The composition of the trio changed over time; that is, the actual comedians changed, but the three that most people remember from the movies were called Larry, Curly, and Moe. You, in watching a Three Stooges movie, will see a lot of slapstick humor. “Slapstick” (slapstick) is humor that is physical humor, where somebody falls down, someone gets into an accident. There are lots of comedians who specialize in this sort of physical humor.

What's called “slapstick humor” is less popular now than it was back when the movies were first getting started. Slapstick humor has been used by actors such as Peter Sellers in the Pink Panther, if you remember those movies; Mister Bean – the British comedian – uses slapstick humor. The old Monty Python television shows had slapstick humor in them as well. It's a type of humor that is easy to understand. It is something that doesn't require that you understand even the language very well. You can just watch it and see what’s going on and laugh at that.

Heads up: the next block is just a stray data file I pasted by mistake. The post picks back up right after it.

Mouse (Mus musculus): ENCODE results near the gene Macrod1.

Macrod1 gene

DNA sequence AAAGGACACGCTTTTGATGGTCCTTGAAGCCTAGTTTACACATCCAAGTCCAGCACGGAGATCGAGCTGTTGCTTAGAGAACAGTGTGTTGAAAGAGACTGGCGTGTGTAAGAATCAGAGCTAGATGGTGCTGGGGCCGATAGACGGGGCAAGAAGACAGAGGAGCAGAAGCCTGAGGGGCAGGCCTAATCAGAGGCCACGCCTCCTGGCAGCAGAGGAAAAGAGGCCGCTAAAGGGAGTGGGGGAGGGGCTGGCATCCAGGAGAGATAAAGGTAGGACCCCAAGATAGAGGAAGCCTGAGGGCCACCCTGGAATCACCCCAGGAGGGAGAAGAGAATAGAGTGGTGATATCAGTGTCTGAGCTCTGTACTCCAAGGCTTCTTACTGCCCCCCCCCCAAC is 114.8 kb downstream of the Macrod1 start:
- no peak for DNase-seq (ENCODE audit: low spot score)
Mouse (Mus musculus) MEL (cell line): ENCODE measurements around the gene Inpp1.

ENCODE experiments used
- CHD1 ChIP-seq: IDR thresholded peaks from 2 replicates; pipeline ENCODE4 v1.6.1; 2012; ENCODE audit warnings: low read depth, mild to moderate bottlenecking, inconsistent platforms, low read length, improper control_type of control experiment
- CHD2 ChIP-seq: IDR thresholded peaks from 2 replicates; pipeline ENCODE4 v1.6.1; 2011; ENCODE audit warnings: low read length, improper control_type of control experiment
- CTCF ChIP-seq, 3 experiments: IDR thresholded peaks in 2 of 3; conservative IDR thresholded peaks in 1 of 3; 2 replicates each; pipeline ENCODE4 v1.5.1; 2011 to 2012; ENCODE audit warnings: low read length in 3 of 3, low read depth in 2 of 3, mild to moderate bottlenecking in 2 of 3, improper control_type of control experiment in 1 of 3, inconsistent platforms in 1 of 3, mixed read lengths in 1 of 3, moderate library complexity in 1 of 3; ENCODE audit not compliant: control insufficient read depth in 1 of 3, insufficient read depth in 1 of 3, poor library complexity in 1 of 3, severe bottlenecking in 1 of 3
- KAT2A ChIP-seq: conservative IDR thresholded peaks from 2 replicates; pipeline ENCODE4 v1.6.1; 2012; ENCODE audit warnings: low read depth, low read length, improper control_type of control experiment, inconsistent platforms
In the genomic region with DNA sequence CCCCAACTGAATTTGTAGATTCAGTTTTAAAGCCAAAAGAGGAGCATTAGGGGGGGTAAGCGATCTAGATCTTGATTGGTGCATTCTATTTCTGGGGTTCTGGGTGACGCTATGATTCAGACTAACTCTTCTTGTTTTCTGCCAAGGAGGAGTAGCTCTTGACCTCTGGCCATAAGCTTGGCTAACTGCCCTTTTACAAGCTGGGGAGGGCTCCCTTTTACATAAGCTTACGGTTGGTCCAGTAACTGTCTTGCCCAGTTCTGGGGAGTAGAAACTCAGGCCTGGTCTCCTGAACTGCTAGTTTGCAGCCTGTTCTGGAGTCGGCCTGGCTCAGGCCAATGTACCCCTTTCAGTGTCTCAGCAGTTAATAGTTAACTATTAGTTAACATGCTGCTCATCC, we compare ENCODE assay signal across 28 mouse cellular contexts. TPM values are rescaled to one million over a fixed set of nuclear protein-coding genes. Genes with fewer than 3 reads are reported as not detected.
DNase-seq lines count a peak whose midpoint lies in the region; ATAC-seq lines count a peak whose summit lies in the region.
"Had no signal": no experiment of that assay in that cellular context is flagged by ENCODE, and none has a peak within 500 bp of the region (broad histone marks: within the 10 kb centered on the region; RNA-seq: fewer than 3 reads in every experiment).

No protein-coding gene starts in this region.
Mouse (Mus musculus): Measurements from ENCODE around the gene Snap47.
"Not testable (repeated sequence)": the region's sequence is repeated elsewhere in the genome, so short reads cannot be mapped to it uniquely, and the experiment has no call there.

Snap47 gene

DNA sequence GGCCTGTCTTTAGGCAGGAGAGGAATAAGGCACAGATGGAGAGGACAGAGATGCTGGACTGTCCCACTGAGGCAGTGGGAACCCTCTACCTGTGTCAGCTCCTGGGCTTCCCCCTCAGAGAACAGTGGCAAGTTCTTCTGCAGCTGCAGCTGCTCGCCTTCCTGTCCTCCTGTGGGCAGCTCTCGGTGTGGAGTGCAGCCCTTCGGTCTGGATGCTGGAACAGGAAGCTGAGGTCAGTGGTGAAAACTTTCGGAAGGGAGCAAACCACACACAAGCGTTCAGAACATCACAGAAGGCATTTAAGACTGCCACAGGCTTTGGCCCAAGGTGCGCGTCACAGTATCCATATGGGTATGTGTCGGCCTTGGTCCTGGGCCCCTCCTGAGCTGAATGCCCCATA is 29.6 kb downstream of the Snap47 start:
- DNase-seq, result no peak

The Three Stooges use a lot of slapstick humor. They were, what we would describe as clumsy. “To be clumsy” (clumsy) means that you are not very graceful, that you fall down accidentally sometimes or that you drop things that you're holding by mistake. That would be a clumsy person. “Slapstick humor” is always about clumsy people.

The Three Stooges began back in the 1920’s. In 1925, they were performers on the stage. They would do live performances. In their performance, one person would try to tell a joke or to sing, but as they did that, the two other comedians would interrupt them, would stop them to say something funny. That was kind of the basic pattern that The Three Stooges followed in their humor.

Their first movie, which was released in 1930, was called Soup to Nuts. That expression “soup (soup) to nuts (nuts)” refers to a large variety of something. If a store, for example, sells everything from soup to nuts, we mean they sell lots of different things. They may sell beds. They may sell food. They may sell animals. They sell everything. We have stores like that here in the U.S. Walmart, for example, or Target are stores where you can buy everything from soup to nuts, or almost.